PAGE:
Virat Kohli’s widely anticipated press conference on the eve of the team’s departure for the three-Test series threw Indian cricket — reeling under unsavoury controversies in the past few weeks — into greater turmoil.
High drama had preceded the press conference. Kohli, who had announced that he would relinquish the T20 captaincy prior to India’s disastrous showing in the World Cup, was also stripped of the ODI leadership as the BCCI decided to pursue the split-captaincy model.
Rohit Sharma, India’s outstanding batsman in the past couple of years, with excellent credentials as captain in the IPL (five titles for Mumbai Indians) and whenever he’s led the Indian team in Kohli’s absence, was given the assignment for both white-ball formats.
Not an entirely unexpected move considering Kohli’s failure to win a single ICC tournament, compounded by a protracted lean patch which has seen him go without an international century for over two years. In the same period, Rohit has gone from strength to strength in every format.
So far so good. But the narrative took sudden twists and emerged as soon as Rohit was announced captain for the ODI series in South Africa. Shortly after, Rohit was declared unfit for the Test series because of a hamstring injury. A day later, rumours started swirling in the environment that Kohli would be unavailable for the ODI series because of his daughter’s first birthday.
Stories about strained relations between the two biggest stars currently in Indian cricket had been going around for a couple of years. It appeared that the purported conflict had now reached flashpoint. Kohli’s press conference, it was thought, would shed light on recent developments in this soap opera. Instead, it turned out to be dramatically different.
Kohli not only promised wholehearted support for Rohit as white-ball captain (and coach Rahul Dravid), but when asked about the whys and hows of the white-ball captaincy that had been taken away from him, turned his sights to debunk statements made by BCCI president and former India captain Sourav Ganguly on the issue.
Ganguly had claimed a couple of days earlier, when the controversy over the white-ball captaincy was brewing, that he had spoken to Kohli about not giving up the T20 captaincy. However, in the press conference Kohli, without naming Ganguly, said nobody from the BCCI had spoken to him about this.
Ganguly had also said that the ODI captaincy and the need for one man to lead in white-ball cricket, had been discussed with and explained to Kohli, who denied this. Kohli said that he got to know of the split captaincy decision only an hour or so before the Test squad was chosen by the selectors.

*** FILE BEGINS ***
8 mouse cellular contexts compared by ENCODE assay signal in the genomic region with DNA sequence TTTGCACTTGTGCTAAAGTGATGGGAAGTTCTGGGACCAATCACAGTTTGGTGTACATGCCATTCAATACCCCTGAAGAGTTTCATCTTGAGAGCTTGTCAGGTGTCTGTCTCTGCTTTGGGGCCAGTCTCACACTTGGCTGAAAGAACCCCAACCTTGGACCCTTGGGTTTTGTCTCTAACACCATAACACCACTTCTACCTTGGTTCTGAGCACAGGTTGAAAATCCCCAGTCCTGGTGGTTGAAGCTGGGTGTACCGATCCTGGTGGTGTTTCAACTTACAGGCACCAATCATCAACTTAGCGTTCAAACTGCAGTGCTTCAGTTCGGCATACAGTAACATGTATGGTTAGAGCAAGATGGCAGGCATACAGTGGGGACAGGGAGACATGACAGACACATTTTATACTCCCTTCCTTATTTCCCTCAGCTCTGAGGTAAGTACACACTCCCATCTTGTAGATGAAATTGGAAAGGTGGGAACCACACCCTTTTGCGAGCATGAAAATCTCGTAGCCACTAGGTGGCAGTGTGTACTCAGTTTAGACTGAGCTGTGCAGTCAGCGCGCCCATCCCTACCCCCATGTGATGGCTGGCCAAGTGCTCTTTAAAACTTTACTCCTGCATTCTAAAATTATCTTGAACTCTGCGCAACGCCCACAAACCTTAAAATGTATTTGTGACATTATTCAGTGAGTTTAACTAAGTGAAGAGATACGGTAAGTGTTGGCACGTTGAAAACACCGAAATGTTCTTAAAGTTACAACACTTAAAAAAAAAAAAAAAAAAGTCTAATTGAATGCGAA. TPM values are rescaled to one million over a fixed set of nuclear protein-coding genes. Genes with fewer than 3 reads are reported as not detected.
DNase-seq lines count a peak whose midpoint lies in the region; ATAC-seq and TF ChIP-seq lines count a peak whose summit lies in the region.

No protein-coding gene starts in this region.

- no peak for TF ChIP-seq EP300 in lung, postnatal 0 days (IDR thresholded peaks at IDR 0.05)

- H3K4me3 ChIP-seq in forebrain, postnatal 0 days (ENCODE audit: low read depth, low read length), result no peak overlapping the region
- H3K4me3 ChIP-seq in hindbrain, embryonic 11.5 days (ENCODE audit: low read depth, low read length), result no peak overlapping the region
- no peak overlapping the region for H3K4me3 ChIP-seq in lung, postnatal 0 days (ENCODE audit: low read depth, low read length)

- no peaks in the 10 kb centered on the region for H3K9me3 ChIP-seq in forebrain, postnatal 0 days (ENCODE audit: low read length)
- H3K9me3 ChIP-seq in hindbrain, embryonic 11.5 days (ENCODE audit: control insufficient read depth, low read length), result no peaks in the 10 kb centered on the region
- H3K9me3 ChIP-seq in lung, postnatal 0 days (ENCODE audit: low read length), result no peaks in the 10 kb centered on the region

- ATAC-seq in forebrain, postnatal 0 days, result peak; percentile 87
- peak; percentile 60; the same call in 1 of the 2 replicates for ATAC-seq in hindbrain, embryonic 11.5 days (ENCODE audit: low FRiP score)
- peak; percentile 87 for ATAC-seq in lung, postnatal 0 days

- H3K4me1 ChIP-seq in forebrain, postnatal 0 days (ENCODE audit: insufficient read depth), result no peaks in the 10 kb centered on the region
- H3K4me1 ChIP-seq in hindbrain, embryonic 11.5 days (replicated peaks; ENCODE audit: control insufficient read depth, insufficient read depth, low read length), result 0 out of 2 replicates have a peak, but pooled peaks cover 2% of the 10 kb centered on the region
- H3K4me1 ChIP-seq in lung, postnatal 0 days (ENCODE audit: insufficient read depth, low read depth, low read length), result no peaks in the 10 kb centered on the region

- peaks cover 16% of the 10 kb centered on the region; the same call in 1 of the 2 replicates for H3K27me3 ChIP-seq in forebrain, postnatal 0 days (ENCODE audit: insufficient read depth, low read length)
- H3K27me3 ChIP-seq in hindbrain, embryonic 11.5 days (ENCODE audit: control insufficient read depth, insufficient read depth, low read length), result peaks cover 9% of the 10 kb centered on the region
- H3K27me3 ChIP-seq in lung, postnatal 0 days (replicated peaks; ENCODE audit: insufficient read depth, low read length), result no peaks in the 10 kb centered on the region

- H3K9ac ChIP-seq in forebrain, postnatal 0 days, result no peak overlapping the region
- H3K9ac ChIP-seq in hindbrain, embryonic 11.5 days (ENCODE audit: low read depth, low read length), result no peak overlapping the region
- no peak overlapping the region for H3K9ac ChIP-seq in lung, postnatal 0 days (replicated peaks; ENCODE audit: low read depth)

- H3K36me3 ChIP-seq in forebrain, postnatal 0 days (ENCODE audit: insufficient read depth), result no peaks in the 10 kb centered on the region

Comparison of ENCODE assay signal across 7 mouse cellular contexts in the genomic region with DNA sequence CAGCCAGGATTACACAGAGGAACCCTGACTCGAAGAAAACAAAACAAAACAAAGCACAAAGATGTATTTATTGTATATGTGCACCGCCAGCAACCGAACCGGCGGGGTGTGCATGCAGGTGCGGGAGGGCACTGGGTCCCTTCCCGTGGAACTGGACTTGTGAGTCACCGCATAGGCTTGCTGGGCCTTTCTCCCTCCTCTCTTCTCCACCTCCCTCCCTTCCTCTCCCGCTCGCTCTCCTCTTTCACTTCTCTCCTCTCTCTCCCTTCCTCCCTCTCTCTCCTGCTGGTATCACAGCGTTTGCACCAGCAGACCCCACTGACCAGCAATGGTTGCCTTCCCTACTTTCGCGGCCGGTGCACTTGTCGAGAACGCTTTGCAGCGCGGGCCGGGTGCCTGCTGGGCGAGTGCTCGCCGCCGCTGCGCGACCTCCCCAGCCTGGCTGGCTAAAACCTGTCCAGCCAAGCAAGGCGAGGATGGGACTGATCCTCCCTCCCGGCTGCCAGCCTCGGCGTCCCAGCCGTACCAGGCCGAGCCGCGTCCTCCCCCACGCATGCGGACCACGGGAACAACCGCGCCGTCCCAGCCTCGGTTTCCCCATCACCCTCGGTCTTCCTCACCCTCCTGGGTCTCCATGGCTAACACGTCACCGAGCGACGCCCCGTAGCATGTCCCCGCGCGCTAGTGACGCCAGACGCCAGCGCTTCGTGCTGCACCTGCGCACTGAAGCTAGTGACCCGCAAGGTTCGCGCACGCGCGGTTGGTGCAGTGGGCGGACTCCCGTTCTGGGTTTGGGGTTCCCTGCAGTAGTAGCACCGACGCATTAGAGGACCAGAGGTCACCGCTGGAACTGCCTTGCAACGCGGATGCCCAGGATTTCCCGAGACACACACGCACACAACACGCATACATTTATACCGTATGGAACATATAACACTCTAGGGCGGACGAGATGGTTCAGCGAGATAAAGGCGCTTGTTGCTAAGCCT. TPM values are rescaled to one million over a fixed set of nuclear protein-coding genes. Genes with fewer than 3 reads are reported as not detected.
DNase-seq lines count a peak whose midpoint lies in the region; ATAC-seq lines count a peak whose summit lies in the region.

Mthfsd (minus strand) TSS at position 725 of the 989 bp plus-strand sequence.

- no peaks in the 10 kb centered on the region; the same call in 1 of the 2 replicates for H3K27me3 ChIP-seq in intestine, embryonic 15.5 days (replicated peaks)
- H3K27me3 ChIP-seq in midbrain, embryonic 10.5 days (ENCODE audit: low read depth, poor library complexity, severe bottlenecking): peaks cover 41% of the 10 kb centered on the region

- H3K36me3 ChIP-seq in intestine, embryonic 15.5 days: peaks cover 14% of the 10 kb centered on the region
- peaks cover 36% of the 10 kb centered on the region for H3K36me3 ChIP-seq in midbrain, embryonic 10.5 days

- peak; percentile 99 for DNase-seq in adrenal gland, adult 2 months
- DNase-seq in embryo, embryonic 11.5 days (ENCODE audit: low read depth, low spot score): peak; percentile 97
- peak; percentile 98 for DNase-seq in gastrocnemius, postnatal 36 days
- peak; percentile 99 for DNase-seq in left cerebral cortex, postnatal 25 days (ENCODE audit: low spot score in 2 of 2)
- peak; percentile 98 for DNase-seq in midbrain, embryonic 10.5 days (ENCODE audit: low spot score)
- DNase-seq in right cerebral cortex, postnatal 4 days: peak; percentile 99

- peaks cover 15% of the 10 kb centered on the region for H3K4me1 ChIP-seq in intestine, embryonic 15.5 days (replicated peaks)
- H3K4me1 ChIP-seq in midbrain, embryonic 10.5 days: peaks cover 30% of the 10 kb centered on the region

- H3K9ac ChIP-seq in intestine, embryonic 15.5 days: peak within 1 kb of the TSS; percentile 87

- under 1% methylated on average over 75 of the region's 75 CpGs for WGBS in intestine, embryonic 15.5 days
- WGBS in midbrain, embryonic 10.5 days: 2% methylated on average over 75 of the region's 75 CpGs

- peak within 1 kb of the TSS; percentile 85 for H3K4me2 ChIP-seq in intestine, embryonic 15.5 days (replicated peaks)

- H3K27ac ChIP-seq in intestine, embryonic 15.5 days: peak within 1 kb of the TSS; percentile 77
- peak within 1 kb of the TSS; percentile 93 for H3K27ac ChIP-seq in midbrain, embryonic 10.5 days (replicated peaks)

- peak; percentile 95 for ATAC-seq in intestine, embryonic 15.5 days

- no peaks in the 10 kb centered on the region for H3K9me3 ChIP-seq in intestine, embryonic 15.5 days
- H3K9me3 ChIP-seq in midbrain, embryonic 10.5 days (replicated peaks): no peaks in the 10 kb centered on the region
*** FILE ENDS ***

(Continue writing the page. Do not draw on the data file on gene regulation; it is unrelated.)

What was confounding about Ganguly’s statement was that had Kohli not resigned from the T20 captaincy, he would have been captain in all formats as earlier. Did this mean that Rohit’s elevation to the top job in T20 and ODIs was by default and not merited? This seemed harsh on a player who had performed wonderfully as batsman and captain whenever he got the chance.
Moreover, why Rohit was not appointed ODI captain when he was given charge of the T20 team? If the BCCI wanted the split captaincy model, why wait for four-five weeks and announce this with the selection of the Test squad?
It must be remembered that Ganguly was drafted into taking a public position by the BCCI only after the backlash over the insensitive manner in which the transition of the ODI captaincy had been revealed — a single stony para in the press release announcing the Test squad. Ganguly’s job was damage control after social media went ballistic at the slight to Kohli, which went completely awry.
It could be that grave misunderstandings arose between BCCI president and Kohli because of massive lapses in communication but the latter’s statements in the press conference set the cat among the pigeons. Ironically, this face-off is between two feisty individuals, similar in approach, who also happen to be two of India’s most high-achieving cricketers.
The question being asked now is who from the two is being economical with the truth. But the crux of the matter, in my opinion, is how the BCCI functions. Had it been less opaque and not prone to needless obfuscation, such problems would not arise.
For instance, why was the change in T20 and ODI captaincy not discussed by the chairman of the selection committee with the media? What is there to hide? This can be extended to several other issues where the Board has preferred stony silence leading to speculation, often wild, instead of providing clarity, however prickly the process.
There’s a lesson there somewhere. Sadly, it has come at the cost of Indian cricket’s image being sullied.
Ayaz Memon is an Indian sports writer and commentator
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